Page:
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    cutting edge New Member

    Thank you, yes there are sharp stone-blades in Oz , but not straight-edged as shown in the ABC pic with a ruler in the fracture. Stone is about 10mm thick at the width of this skull slice and heavier than wood or light sword. This then is seen in the tests of objects hitting bone causing general destruction and comminution of trabeculae marrow and cortex . Imagine slashing meat with a carving knife then using the back of the knife then use the back of 2 knives together.
     
  12. gonzo
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    gonzo Senior Member

    Except on the imagination of academics, there is no proof that some sailors with metal swords didn't land in Australia and chopped some heads. Academics, in their protected environments, don't comprehend what a skilled sailor can and will do; sometimes just for the hell of it.
     
  13. cutting edge
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    cutting edge New Member

    The British and Spanish needed gunpowder across the globe . Aboriginal hardwood sharp blades were almost as effective as iron swords along with 3meter spears, shields and war boomerangs.
    However , why would Indonesian sailors walk into central Australia as a war party? Kangaroos won't stand and fight , usually, and British explorers usually starved to death unless they had Aboriginal assistance with food . But the evidence is that Indonesian Hindus and Buddhists were welcomed in 1200s as valued teachers . An evil sorcerer named Parampari was killed in battle by a war club. Sanskrit / Indonesian "parampara" is a line of Hindu /Buddhist teachers so the conflicts seem to be religious .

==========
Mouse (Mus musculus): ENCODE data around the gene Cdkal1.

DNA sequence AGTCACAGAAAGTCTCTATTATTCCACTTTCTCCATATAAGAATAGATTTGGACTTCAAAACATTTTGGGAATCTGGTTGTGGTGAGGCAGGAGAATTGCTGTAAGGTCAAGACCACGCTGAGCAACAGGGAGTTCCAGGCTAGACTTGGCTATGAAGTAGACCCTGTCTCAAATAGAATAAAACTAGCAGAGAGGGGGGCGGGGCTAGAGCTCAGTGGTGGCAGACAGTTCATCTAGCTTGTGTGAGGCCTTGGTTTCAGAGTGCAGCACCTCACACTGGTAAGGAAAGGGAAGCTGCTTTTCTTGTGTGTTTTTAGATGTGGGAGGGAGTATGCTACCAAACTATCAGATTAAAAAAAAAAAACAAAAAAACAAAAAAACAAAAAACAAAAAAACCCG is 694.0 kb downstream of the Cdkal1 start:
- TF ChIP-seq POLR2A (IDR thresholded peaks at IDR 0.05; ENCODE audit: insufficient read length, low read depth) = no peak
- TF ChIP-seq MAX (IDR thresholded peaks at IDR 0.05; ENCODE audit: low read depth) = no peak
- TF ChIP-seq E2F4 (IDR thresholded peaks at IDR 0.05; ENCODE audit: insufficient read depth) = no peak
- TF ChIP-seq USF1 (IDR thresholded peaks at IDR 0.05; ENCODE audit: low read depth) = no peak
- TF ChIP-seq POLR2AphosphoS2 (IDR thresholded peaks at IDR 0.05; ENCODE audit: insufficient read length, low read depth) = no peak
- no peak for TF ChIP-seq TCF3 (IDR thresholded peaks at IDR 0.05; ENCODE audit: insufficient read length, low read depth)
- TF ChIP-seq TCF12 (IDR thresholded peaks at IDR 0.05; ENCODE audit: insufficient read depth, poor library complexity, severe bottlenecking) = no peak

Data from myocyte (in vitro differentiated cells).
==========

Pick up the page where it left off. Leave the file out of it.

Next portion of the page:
Could anyone comment on the topic : the maths of 10mm objects hitting bone ?
     
  14. gonzo
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    gonzo Senior Member

    The answer to "why would Indonesian sailors walk into central Australia as a war party?" ignores everything we know about human nature. Also, they could've lost or traded a metal sword.
    As for the math involved, you should post this in a forensic medicine forum. We like boats .
     

  15. cutting edge
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    cutting edge New Member

    Gonzo
    Central Australia is not Wisconsin it's Arizona without horses . Death valley . A war party wouldn't have spare energy for chasing armed tribal warriors for no particular reason except curiosity for 400 miles . Biting the hand that feeds is not good seamanship.

    Yes I have posted in forensics and asked boatloads of experts. Hydrodynamic members may be able to comment with their interest in math.